Glassdoor sees 2019 as ‘huge investment year,’ executive says

Register now

NEW YORK — Only two months into 2019 and Glassdoor is already boasting a big year.

The job seekers platform welcomed 64 million users to its site in January, according to Christian Sutherland-Wong, president and COO of Glassdoor. It’s also made strides in expanding its global presence.

“We’re going to use 2019 as a huge investment year,” Sutherland-Wong said this week during the company’s 2019 Best Places to Work conference. “One of the major areas we’re investing in is international. Just last month we launched in three new country domains: New Zealand, Hong Kong and Singapore.”

For over a decade Glassdoor has been a hub for job seekers to learn, compare and consider a variety of factors when making a decision about where to go to work. It’s also been a tool for recruiters to find their companies the right talent, which is another area Glassdoor says it wants to see more growth in.

“We see the opportunity to make recruiting easier,” Sutherland-Wong said. “We’re the site that understands companies like no other. We see an opportunity to bring data together to match the perfect candidate with the perfect opportunity.”

One of the companies using Glassdoor for that purpose is real estate tech firm Compass, which merges its own company data with data gathered on Glassdoor to “double down” on its recruiting efforts.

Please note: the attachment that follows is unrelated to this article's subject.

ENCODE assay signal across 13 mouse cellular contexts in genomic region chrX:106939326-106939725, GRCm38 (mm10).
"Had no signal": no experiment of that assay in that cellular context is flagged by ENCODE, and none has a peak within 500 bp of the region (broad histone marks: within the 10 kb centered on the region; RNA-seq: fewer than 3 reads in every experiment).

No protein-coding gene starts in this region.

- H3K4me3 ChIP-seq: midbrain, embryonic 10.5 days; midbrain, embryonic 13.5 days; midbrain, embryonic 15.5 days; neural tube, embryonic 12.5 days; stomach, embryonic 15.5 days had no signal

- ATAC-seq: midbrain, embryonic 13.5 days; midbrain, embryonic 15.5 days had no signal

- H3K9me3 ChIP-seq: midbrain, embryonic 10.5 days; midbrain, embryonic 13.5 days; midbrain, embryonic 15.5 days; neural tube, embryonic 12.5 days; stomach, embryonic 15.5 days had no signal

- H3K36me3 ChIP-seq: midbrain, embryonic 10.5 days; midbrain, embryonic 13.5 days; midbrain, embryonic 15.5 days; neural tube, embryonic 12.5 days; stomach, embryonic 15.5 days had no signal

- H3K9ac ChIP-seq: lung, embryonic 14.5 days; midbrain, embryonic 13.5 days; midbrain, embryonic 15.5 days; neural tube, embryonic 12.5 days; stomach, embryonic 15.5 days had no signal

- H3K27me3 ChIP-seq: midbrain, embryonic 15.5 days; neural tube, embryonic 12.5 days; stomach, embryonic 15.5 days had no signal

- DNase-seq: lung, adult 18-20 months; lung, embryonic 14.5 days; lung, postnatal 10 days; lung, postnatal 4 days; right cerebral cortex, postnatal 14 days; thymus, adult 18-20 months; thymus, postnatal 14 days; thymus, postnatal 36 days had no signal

During a conference panel session, Sutherland-Wong sat down with the head of HR at Compass to discuss recruitment and retention practices. The company, a 2019 Best Places to Work winner, utilizes Glassdoor to develop hiring strategies and monitor working conditions. Compass recruiters are able to reach six to seven new people each day leveraging techniques learned on Glassdoor to get the company’s story into the world.

“You have to have a Glassdoor story,” said Madan Nagaldinne, chief people officer at Compass. “People want the truth. You have to invest in that communication with new employees.”

Context on workplace culture is key when recruiting, Nagaldinne said, as is providing access to knowledge about the company to prospective candidates. Nagaldine also found that poor reviews on Glassdoor often stem from a company’s slow response time to job candidates.

“When a candidate gives you a bad score on Glassdoor, it’s because you didn’t get back to them in good time,” Nagaldinne says. “Most companies complicate [the interview process]; all the candidate wants is a yes, no or maybe.”

Glassdoor also can offer candidates greater transparency when it comes to benefits packages, something job hunters are constantly seeking. As a smaller company, Compass doesn’t offer a 401(k) match, which they are open about on their Glassdoor profile. However, they do offer employees the benefit of fully-paid healthcare.

“Many people check out the benefits page on Glassdoor, rather than on a company page,” Nagaldinne said. “It’s important that your company message aligns with your Glassdoor page.”

For reprint and licensing requests for this article, click here.
Recruiting Employee communications Employee engagement Employee turnover Benefit communication